Lignin/poly(butylene succinate) composites with antioxidant and antibacterial properties for potential biomedical applications.


School of Pharmacy, Queen's University Belfast, 97 Lisburn Road, Belfast BT9 7BL, UK. Electronic address: [Email]


Lignin (LIG) is a renewable biopolymer with well-known antimicrobial and antioxidant properties. In the present work LIG was combined with poly(butylene succinate) (PBS), a biocompatible/biodegradable polymer, to obtain composites with antimicrobial and antioxidant properties. Hot melt extrusion was used to prepare composites containing up to 15% (w/w) of LIG. Water contact angle measurements suggested that the incorporation of LIG did not alter the wettability of the material. The material density increased slightly when LIG was incorporated (<1%). Moreover, the melt flow index test showed an increase in the fluidity of the material (from 6.9 to 27.7 g/10 min) by increasing the LIG content. The Young's modulus and the tensile deformation of the material were practically unaffected when LIG was added. Infrared spectroscopy and differential scanning calorimeter confirmed that there were interactions between LIG and PBS. The DPPH assay was used to evaluate the antioxidant properties of the materials. The results suggested that all the materials were capable of reducing the DPPH concentrations up to 80% in <5 h. Finally, LIG-containing composites showed resistance to adherence of the common nosocomial pathogen, Staphylococcus aureus. All tested materials showed ca. 90% less bacterial adherence than PBS.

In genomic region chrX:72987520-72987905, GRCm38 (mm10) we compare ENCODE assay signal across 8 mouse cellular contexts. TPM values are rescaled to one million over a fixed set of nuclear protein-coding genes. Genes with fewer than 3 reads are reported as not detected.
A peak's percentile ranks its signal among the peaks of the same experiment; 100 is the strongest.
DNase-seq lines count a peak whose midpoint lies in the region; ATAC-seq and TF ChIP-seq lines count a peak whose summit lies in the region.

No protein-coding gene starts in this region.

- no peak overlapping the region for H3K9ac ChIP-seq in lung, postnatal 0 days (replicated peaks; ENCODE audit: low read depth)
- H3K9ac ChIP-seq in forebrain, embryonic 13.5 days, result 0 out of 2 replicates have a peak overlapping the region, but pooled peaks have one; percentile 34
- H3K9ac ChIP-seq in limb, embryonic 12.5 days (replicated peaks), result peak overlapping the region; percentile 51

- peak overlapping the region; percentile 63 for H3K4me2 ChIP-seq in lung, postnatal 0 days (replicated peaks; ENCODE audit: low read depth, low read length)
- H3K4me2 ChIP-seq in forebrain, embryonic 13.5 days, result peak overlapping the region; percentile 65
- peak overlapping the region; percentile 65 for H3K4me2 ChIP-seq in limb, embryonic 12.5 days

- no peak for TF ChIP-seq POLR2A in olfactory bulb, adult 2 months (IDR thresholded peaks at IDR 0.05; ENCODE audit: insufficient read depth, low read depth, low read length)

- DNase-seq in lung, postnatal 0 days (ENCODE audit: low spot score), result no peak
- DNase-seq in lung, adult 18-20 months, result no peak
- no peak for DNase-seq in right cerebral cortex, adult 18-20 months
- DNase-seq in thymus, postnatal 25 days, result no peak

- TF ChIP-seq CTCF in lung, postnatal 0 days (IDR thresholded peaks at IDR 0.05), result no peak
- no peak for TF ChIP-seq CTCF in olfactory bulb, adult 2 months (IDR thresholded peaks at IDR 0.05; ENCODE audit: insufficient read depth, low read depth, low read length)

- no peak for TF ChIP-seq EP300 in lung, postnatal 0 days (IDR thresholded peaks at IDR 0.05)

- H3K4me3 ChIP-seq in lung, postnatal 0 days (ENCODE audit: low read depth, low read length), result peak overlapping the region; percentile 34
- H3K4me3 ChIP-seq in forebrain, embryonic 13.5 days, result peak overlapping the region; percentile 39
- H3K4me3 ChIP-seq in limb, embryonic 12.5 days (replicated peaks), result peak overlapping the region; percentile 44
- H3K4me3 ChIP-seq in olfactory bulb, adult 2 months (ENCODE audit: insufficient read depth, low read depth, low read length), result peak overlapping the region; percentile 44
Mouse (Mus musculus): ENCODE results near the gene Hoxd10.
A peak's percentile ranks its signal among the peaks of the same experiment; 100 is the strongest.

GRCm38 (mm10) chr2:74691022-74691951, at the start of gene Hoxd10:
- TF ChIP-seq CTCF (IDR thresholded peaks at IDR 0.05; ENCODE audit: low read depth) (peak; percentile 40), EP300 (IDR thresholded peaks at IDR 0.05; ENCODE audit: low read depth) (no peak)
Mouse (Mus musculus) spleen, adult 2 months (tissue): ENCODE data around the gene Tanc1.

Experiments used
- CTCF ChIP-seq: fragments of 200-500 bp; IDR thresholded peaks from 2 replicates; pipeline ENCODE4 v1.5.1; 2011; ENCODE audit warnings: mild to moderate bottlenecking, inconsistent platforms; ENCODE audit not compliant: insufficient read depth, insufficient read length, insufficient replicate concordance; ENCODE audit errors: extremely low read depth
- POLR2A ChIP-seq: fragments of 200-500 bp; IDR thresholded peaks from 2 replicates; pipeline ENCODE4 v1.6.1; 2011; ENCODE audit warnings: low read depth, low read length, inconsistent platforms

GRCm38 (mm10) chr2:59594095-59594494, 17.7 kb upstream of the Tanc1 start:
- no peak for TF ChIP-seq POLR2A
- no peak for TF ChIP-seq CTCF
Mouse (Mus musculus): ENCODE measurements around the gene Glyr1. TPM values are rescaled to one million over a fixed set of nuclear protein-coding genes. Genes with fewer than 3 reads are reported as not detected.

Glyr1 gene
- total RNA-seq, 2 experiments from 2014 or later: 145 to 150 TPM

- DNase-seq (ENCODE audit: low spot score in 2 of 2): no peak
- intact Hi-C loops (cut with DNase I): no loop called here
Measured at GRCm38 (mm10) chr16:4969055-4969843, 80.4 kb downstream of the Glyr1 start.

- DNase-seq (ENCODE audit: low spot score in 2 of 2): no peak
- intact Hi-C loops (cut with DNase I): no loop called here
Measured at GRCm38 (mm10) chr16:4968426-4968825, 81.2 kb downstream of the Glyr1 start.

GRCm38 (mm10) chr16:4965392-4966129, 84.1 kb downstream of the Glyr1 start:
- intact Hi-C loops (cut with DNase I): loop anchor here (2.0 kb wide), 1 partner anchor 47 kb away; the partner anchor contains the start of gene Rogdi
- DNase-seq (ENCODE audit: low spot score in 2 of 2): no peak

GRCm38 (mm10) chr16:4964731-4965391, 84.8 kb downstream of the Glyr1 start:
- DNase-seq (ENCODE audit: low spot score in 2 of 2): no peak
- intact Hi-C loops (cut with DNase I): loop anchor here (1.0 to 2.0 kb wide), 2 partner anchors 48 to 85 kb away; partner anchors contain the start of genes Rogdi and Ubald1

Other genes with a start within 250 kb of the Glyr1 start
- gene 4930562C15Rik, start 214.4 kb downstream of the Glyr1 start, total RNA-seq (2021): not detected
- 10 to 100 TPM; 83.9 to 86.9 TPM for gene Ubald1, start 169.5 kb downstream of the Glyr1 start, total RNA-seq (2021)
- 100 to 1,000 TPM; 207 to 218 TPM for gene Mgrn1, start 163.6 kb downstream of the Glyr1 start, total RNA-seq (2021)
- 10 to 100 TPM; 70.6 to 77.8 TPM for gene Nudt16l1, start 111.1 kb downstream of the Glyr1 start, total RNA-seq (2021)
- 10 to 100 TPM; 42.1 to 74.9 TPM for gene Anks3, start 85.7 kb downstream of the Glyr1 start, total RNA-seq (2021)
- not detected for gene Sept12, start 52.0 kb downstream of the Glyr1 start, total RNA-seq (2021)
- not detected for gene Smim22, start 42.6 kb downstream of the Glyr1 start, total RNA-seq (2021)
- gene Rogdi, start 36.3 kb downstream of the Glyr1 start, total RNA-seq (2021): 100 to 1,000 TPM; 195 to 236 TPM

Biomaterials,Lignin,Poly(butylene succinate),

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